✏The Triumph of the Cross Book Summary : This is a sequel to Richard Viladesau's well-received study, The Beauty of the Cross: The Passion of Christ in Theology and the Arts from the Catacombs to the Eve of the Renaissance. It continues his project of presenting theological history by using art as both an independent religious or theological "text" and as a means of understanding the cultural context for academic theology. Viladesau argues that art and symbolism function as alternative strands of theological expression sometimes parallel to, sometimes interwoven with, and sometimes in tension with formal theological reflection on the meaning of crucifixion and its role in salvation history. This book examines the two great revolutionary movements that gave birth to the modern West: the Renaissance and the Protestant Reformation. This period was eventful for both theology and art, and thus particularly fruitful for Viladesau's project. Using individual works of art, over sixty of which are reproduced in this book, to epitomize particular artistic and theological models, he explores the contours of each paradigm through the works of representative theologians as well as liturgical, poetic, artistic, and musical sources. To name a few examples, the theologies of Savonarola, Luther, Calvin, and the Council of Trent, are examined in correlation to the new situation of art in the era of Fra Angelico, Leonardo, Michelangelo, D?rer, Cranach, and the Mannerists. In this book, Viladesau continues to deepen our understanding of the foremost symbol of Christianity.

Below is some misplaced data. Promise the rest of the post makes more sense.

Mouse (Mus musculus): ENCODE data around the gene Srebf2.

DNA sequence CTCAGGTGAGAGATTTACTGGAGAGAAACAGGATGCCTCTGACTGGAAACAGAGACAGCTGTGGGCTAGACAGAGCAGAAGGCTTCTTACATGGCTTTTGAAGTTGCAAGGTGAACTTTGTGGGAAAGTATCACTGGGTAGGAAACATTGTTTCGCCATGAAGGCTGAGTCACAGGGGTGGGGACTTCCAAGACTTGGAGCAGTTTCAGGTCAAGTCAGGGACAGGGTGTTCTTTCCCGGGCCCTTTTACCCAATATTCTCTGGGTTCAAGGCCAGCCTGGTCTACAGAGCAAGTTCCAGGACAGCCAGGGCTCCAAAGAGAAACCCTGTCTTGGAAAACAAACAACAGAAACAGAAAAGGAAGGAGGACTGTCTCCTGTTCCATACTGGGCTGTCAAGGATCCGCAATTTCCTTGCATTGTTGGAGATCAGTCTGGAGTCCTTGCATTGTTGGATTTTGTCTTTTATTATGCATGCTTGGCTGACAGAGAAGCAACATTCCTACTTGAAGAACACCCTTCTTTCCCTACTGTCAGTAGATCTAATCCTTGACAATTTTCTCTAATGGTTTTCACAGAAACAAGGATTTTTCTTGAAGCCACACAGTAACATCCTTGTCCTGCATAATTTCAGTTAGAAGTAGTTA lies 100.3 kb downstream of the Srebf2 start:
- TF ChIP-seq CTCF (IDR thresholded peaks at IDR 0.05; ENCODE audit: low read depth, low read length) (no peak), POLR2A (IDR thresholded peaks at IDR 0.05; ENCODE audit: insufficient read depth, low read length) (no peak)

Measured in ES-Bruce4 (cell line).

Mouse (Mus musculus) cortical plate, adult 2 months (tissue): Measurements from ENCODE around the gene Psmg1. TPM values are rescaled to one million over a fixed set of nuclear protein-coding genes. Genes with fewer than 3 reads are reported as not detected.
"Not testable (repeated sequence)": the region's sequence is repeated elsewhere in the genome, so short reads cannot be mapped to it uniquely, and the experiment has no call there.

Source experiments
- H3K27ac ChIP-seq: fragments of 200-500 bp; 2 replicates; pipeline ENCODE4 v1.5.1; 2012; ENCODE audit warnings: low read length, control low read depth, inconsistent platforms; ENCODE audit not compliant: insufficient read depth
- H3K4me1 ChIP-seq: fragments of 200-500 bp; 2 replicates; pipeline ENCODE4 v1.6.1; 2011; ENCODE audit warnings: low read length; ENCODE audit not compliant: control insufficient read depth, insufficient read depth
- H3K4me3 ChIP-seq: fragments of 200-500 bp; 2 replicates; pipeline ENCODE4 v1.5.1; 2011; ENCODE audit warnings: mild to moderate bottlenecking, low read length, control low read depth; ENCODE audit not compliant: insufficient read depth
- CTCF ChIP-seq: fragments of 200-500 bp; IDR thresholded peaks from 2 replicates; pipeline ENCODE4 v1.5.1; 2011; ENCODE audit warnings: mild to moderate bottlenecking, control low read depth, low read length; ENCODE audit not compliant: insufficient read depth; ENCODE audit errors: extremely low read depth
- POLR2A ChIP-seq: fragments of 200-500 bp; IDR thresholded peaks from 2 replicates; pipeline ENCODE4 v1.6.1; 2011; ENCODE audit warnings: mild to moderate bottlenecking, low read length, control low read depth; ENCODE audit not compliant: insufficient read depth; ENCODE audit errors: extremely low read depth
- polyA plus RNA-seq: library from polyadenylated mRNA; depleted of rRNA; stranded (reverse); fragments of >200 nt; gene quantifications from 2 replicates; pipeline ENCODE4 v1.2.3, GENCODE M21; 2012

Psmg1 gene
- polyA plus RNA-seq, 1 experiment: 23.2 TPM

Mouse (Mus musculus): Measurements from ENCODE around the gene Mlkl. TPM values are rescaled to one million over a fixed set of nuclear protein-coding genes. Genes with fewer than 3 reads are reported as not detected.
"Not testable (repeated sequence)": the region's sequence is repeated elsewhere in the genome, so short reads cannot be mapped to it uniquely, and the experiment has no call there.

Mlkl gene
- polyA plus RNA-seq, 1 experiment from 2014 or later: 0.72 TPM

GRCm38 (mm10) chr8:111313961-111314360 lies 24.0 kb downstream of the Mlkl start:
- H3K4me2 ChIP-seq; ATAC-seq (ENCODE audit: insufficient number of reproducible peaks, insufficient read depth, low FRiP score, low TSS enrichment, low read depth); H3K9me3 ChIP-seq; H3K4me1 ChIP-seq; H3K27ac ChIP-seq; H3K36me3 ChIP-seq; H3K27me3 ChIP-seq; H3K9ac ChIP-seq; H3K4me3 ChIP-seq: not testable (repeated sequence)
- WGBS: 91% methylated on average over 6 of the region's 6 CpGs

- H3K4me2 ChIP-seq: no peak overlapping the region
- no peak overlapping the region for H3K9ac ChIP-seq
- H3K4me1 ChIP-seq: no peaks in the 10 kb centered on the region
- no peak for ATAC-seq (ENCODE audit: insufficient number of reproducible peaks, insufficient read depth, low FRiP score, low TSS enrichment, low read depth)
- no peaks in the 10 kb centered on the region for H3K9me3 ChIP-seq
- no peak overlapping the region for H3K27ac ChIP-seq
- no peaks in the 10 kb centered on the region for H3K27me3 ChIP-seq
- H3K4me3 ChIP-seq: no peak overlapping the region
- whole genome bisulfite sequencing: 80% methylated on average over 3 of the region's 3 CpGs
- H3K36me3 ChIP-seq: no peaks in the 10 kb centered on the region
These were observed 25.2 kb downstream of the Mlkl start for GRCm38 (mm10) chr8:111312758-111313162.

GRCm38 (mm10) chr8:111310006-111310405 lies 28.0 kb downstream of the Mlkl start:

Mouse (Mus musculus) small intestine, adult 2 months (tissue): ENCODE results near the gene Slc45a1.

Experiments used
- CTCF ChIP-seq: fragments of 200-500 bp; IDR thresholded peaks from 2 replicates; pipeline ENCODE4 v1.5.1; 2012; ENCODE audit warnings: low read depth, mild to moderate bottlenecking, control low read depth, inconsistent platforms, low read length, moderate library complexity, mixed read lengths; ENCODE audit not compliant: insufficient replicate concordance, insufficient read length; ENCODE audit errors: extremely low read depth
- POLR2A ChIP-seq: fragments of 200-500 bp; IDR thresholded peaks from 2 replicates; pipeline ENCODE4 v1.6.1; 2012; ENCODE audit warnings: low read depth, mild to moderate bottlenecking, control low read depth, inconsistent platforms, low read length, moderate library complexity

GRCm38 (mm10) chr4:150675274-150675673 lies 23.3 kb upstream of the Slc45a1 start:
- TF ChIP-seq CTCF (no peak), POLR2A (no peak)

📒Wright ✍ Bruce Brooks Pfeiffer